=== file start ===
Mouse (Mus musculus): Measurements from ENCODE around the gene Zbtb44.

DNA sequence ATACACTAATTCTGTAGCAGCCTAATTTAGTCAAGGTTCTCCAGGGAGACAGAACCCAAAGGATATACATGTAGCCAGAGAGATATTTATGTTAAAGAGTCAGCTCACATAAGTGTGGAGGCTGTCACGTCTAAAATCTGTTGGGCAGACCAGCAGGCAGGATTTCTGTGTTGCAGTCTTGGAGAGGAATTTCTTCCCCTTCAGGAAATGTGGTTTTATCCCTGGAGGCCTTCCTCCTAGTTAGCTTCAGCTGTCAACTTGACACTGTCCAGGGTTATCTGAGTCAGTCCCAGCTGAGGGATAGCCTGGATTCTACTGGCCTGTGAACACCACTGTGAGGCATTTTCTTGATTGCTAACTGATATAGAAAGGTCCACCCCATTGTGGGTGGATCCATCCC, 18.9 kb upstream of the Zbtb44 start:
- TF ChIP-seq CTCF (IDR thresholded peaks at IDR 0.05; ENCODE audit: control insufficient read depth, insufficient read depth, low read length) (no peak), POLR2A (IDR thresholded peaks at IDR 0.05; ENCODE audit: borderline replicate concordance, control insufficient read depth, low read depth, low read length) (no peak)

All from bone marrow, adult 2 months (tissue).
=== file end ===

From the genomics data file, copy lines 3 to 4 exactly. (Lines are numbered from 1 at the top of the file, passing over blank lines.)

- TF ChIP-seq CTCF (IDR thresholded peaks at IDR 0.05; ENCODE audit: control insufficient read depth, insufficient read depth, low read length) (no peak), POLR2A (IDR thresholded peaks at IDR 0.05; ENCODE audit: borderline replicate concordance, control insufficient read depth, low read depth, low read length) (no peak)

All from bone marrow, adult 2 months (tissue).